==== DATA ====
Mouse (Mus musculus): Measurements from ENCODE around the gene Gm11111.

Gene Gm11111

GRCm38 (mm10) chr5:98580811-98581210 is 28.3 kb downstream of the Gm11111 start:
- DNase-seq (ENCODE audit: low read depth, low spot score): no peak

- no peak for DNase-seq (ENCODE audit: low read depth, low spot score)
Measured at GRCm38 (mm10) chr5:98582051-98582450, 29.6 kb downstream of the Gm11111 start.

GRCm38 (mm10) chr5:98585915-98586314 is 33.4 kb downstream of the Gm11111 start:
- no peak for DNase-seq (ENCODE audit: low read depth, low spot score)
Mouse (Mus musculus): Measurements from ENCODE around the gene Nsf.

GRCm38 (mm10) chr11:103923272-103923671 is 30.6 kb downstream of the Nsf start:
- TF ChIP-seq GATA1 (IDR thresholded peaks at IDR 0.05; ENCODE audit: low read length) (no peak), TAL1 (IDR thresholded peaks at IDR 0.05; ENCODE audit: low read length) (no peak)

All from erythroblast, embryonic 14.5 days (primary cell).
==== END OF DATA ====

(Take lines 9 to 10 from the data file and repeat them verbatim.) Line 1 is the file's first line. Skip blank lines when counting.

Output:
Mouse (Mus musculus): Measurements from ENCODE around the gene Nsf.

GRCm38 (mm10) chr11:103923272-103923671 is 30.6 kb downstream of the Nsf start: